Black influencers have long played a vital role in creating iconic cultural moments, many of which have been picked up and utilized in marketing campaigns and strategies. (Think “on fleek,” by Vine star Kayla Newman AKA Peaches Monroee — a phrase brands quickly coveted with tweets like IHOP’s “pancakes on fleek” tweet and Denny’s “hashbrowns on fleek.”)
They’ve also long been asking for credit for their work and resources to help them continue it — and now social platforms seem to be answering their calls with new Black creator programs.
In August, Facebook launched a Black creatives program and committed $25 million to Black creators on Facebook and Instagram. Earlier this month, YouTube rolled out its multi-year commitment to support Black creators with its #YouTubeBlack Voices fund. And just last week, TikTok launched TikTok for Black Creatives incubator program to invest in Black creatives and music artists on the app.
But even with the help of these new programs, Black creators say the social media companies need to do more — specifically tweak their algorithms, as many believe those algorithms makes their content harder to find — as well as combat unconscious bias. Facebook and YouTube did not immediately respond to a request for comment regarding Black creators’ concerns about the algorithm. TikTok pointed Digiday to prior remarks on how it addressed concerns about the algorithm.
“This program is intended to identify, support, and elevate the next generation of culture-driving Black creators and artists by giving them the often-hidden tools and opportunities that can help them transform their creativity into successful careers,” said Kudzi Chikumbu, director of creator community at TikTok, said in a provided statement.
TikTok’s three-month program includes inviting creators to town halls with Black entrepreneurs and celebrities, community-building forums and educational events on topics such as personal branding, building relationships and business development.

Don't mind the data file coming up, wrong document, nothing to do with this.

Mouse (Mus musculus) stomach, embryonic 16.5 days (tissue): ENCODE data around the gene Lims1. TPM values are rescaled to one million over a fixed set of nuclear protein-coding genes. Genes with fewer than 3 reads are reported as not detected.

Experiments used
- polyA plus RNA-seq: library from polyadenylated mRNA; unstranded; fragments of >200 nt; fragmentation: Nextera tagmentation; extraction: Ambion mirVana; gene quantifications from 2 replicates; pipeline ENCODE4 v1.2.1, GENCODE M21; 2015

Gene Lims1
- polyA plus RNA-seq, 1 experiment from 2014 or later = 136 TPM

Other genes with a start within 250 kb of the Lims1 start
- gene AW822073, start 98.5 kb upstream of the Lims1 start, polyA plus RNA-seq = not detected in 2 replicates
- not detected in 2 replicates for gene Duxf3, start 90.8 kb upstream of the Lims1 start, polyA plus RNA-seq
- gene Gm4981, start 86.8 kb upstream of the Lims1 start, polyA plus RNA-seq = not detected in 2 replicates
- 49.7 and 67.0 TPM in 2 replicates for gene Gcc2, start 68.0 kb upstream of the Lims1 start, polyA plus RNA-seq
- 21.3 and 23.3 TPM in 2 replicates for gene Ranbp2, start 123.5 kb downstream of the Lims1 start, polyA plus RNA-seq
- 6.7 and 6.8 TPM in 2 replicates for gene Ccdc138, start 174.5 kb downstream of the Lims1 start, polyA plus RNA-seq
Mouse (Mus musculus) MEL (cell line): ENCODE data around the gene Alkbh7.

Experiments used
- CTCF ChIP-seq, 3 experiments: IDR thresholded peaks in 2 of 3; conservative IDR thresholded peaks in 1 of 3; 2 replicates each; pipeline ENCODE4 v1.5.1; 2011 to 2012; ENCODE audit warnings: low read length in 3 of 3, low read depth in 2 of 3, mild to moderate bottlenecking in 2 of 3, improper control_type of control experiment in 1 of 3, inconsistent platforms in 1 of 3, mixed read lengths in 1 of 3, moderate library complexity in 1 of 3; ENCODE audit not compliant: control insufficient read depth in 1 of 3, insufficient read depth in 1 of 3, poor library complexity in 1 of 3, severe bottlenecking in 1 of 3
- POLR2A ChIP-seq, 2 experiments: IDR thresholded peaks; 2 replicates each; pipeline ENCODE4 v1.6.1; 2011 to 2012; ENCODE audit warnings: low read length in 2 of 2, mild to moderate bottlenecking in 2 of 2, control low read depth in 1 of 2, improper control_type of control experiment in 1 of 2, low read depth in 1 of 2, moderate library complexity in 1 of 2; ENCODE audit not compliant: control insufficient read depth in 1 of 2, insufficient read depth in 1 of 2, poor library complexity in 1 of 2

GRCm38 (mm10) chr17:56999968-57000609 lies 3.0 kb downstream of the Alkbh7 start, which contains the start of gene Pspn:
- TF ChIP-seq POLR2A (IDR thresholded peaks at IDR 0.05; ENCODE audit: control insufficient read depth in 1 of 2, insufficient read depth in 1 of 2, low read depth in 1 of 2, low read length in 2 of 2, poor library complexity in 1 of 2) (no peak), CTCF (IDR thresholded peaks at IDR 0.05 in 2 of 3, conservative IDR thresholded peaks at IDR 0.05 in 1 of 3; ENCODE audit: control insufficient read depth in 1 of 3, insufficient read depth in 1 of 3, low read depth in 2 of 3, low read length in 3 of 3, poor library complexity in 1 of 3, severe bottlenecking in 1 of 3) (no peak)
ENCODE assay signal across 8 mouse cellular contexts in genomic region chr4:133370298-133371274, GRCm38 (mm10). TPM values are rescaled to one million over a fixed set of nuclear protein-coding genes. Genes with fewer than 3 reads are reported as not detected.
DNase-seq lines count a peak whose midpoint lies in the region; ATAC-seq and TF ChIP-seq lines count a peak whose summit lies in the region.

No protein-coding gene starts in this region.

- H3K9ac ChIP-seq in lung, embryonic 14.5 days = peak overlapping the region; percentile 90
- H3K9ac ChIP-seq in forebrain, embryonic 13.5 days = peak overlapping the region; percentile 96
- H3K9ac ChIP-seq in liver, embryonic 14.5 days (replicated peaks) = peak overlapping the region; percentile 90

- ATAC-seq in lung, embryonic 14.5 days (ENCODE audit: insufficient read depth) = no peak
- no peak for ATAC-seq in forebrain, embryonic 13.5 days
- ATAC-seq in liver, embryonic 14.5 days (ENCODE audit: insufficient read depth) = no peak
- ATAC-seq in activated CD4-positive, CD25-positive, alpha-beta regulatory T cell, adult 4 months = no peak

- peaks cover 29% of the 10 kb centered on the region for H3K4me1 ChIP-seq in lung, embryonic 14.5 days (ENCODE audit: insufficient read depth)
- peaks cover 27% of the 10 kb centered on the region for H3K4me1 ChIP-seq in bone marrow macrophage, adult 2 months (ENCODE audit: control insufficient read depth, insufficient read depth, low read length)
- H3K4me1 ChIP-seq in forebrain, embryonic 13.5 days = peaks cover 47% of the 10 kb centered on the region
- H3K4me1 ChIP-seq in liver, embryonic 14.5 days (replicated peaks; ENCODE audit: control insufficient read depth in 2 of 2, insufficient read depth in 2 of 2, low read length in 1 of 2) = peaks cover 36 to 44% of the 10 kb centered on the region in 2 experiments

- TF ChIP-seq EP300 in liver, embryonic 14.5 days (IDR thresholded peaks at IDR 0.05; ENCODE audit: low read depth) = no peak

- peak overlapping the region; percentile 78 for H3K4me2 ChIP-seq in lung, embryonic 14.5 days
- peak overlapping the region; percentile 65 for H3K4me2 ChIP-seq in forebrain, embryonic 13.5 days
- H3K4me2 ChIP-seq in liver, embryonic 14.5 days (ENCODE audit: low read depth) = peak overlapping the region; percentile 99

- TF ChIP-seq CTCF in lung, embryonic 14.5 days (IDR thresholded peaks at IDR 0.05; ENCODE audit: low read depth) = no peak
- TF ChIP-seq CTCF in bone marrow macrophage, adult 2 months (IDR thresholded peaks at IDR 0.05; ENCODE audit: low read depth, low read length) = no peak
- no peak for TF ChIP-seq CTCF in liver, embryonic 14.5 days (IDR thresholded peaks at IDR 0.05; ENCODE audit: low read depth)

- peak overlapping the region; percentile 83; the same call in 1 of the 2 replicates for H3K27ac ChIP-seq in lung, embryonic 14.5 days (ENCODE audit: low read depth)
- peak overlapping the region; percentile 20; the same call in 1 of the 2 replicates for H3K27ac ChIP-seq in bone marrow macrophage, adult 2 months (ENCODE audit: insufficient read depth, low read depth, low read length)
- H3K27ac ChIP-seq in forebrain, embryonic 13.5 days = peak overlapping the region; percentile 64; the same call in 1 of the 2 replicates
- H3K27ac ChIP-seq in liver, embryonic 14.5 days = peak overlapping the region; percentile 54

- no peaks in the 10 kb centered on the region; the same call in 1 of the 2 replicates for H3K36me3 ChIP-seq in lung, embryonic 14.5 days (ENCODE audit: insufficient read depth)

It’s TikTok’s response after the video platform found itself at the center of controversy over last summer after its algorithm was accused of elevating white voices over Black voices — even censoring Black creators who spoke out about social injustice. As protests reeled in the name of George Floyd, a Minneapolis man who was killed in police custody in late May, TikTok users took to the platform to spread awareness. At the time, the company responded to criticism in a blog post, claiming “a technical glitch” temporarily misreported the views on posts that used #BlackLivesMatter and #GeorgeFloyd.
Around the same time, Black creators and allies protested with the #ImBlackMovement, urging users to unfollow TikTok users who didn’t support the push to uplift Black voices, follow Black creators and change their profile pictures to show solidarity, CNN reported.
And earlier in 2020, The New York Times documented the experience of Black TikToker, Jalaiah Harmon. The teen’s Renegade dance went viral and made it from pep rallies to Lizzo, but it was TikTok stars like Charli D’Amelio who got credit.
TikTok vowed to do more, ahead of launching its Black Creatives incubator program with multi-platform media company MACRO. The two will partner to create a grant for a select group of creators. MACRO will also provide input regarding speakers, programming content and professional business-building opportunities for creators.
Some creators say they’re encouraged by TikTok’s response especially compared to other platforms that have been available in the U.S. for much longer than the short-form video app.
How guidance can help creators
Overall, getting “the inside [scoop]” directly from platforms like TikTok, Facebook and YouTube via creator programs, is helpful for creatives, said content creator Tiffany Laryn, “because not everyone has a Facebook manager or representative at YouTube or TikTok or wherever where they can obtain that information.”
Laryn started her social media career in the early days of pandemic lockdown with what she calls “relatable comedy videos” that feature predominately Black creators. In that time, she has racked up more than half a million followers across Instagram, YouTube, TikTok and Facebook.